Latest Signing Statements

THE WHITE HOUSE

Office of the Press Secretary _____________________________________________________________

FOR IMMEDIATE RELEASE
December 19, 2014


Statement By The President on S. 2673

 

Today I have signed into law S. 2673, the "United States-Israel Strategic Partnership Act of 2014," an Act that underscores the United States unshakeable commitment to Israel's security and its future. This bipartisan piece of legislation reflects the importance placed by my Administration on strengthening and deepening U.S.-Israel bilateral cooperation and ties. It reinforces critical defense and security programs, which have reached an unprecedented level under my Administration. It also lays the groundwork for increased trade and cooperation across a range of cutting-edge fields, including energy, water, agriculture, and technology. Sections 11(b) and 12(c)(2) of this bill purport to require me to provide to the Congress certain diplomatic communications and direct the Secretary of State to undertake certain diplomatic initiatives. Consistent with longstanding constitutional practice, my Administration will interpret and implement these sections in a manner that does not interfere with my constitutional authority to conduct diplomacy and to protect the confidentiality of diplomatic communications.

BARACK OBAMA

THE WHITE HOUSE,
December 19, 2014.

 


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THE WHITE HOUSE

Office of the Press Secretary _____________________________________________________________

FOR IMMEDIATE RELEASE
December 19, 2014


Statement By The President on H.R. 3979

 

Today I have signed into law H.R. 3979, the "Carl Levin and Howard P. 'Buck' McKeon National Defense Authorization Act for Fiscal Year 2015." I have signed this annual defense authorization legislation because it will provide vital benefits for military personnel and their families, as well as critical contingency authorities needed to counter the Islamic State of Iraq and the Levant and to respond to emerging needs in the face of evolving terrorist threats and emergent crises worldwide.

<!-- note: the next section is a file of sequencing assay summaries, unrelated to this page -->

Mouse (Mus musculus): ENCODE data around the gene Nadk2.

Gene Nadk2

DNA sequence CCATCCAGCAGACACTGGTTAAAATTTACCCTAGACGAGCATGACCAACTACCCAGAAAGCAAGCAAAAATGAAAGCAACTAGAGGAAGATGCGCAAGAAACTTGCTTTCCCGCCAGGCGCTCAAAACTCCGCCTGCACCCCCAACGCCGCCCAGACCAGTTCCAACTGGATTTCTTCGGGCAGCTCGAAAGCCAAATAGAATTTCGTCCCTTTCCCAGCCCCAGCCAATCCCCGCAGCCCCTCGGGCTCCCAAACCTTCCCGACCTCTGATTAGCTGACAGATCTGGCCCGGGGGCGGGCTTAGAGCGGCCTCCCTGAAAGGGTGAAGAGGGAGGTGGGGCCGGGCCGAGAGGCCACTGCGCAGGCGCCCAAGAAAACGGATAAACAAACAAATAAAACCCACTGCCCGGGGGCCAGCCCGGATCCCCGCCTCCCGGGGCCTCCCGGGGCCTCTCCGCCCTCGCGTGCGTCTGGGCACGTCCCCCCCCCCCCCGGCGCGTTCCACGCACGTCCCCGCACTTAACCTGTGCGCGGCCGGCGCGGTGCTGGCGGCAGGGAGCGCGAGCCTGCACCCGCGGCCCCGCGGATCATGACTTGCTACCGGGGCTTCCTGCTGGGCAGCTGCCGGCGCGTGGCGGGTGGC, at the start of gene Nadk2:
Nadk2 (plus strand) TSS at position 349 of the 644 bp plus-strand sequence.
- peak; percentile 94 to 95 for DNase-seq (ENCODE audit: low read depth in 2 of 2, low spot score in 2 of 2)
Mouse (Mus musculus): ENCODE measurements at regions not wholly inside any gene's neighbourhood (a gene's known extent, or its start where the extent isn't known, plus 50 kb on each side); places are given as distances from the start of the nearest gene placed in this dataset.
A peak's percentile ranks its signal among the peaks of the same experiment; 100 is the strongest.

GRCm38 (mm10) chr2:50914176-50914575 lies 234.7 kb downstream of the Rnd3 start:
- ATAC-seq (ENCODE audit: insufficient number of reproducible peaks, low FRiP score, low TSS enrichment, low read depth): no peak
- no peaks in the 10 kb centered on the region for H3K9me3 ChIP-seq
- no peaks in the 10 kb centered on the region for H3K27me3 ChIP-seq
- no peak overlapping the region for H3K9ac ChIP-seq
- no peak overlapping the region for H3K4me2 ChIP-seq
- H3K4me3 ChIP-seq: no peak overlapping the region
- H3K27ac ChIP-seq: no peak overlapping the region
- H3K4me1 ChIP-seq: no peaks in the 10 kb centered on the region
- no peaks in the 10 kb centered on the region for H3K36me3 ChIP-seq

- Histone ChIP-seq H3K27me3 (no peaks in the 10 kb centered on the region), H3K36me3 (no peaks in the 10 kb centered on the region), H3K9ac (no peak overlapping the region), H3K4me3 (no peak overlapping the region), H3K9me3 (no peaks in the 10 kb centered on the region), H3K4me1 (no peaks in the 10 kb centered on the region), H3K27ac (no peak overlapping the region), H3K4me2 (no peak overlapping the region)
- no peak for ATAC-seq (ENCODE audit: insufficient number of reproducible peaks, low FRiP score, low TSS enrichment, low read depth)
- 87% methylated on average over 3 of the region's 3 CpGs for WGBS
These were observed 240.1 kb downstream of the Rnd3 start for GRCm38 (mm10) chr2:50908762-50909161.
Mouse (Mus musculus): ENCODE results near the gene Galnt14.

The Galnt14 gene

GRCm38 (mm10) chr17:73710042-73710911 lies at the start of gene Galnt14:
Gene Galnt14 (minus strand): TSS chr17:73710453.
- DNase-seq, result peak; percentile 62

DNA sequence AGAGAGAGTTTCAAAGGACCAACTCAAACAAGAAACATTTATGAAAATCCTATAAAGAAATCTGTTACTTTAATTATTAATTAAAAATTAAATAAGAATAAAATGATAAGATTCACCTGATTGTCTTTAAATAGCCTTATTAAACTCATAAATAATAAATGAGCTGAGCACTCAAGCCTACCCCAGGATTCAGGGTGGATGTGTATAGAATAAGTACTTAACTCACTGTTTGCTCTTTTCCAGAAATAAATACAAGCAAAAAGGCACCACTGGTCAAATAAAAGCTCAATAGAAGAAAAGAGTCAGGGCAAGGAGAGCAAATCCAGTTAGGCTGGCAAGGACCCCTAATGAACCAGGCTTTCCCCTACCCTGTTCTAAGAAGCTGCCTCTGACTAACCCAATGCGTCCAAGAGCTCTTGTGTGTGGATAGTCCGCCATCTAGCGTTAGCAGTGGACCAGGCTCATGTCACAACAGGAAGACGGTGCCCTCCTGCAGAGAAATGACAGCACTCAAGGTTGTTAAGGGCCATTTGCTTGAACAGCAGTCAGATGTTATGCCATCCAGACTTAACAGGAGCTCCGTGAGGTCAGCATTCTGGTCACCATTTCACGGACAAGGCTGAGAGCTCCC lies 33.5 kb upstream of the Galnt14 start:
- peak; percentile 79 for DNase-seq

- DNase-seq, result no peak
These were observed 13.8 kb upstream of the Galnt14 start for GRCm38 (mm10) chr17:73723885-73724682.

Earlier this month, the Department of Defense transferred the last remaining third-country nationals held in U.S. custody in Afghanistan, ending U.S. detention operations in Afghanistan. Yet halfway around the world, the detention facility at Guantanamo Bay, Cuba, remains open for the 13th consecutive year, costing the American people hundreds of millions of dollars each year and undermining America's standing in the world. As I have said many times, the continued operation of this detention facility weakens our national security by draining resources, damaging our relationships with key allies and partners, and emboldening violent extremists. Closing the detention facility is a national imperative.

I have repeatedly called upon the Congress to work with my Administration to close the detention facility at Guantanamo once and for all. Individuals from across the political spectrum have recognized that the facility should be closed. But instead of removing unwarranted and burdensome restrictions that curtail the executive branch's options for managing the detainee population, this bill continues them. Section 1032 renews the bar against using appropriated funds to construct or modify any facility in the United States, its territories, or possessions to house any Guantanamo detainee in the custody or under the control of the Department of Defense unless authorized by the Congress. Section 1033 likewise renews the bar against using appropriated funds to transfer Guantanamo detainees into the United States for any purpose. The Consolidated and Further Continuing Appropriations Act, 2015, contains similar provisions as well as those relating to existing restrictions on the transfer of detainees abroad. I have consistently opposed these restrictions and will continue to work with the Congress to remove them. More than 80 percent of detainees at one time held at the detention facility have now been transferred. The executive branch must have the flexibility, with regard to those detainees who remain, to determine when and where to prosecute them, based on the facts and circumstances of each case and our national security interests, and when and where to transfer them consistent with our national security and our humane treatment policy. Under certain circumstances, the provisions concerning detainee transfers in both bills would violate constitutional separation of powers principles. In the event that the restrictions on the transfer of detainees operate in a manner that violates constitutional separation of powers principles, my Administration will implement them in a manner that avoids the constitutional conflict.

The Guantanamo detention facility's continued operation undermines our national security. We must close it. I call on Members from both sides of the aisle to work with us to bring this chapter of American history to a close.

BARACK OBAMA


THE WHITE HOUSE,
December 19, 2014.

 


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The signing statement above is also found at: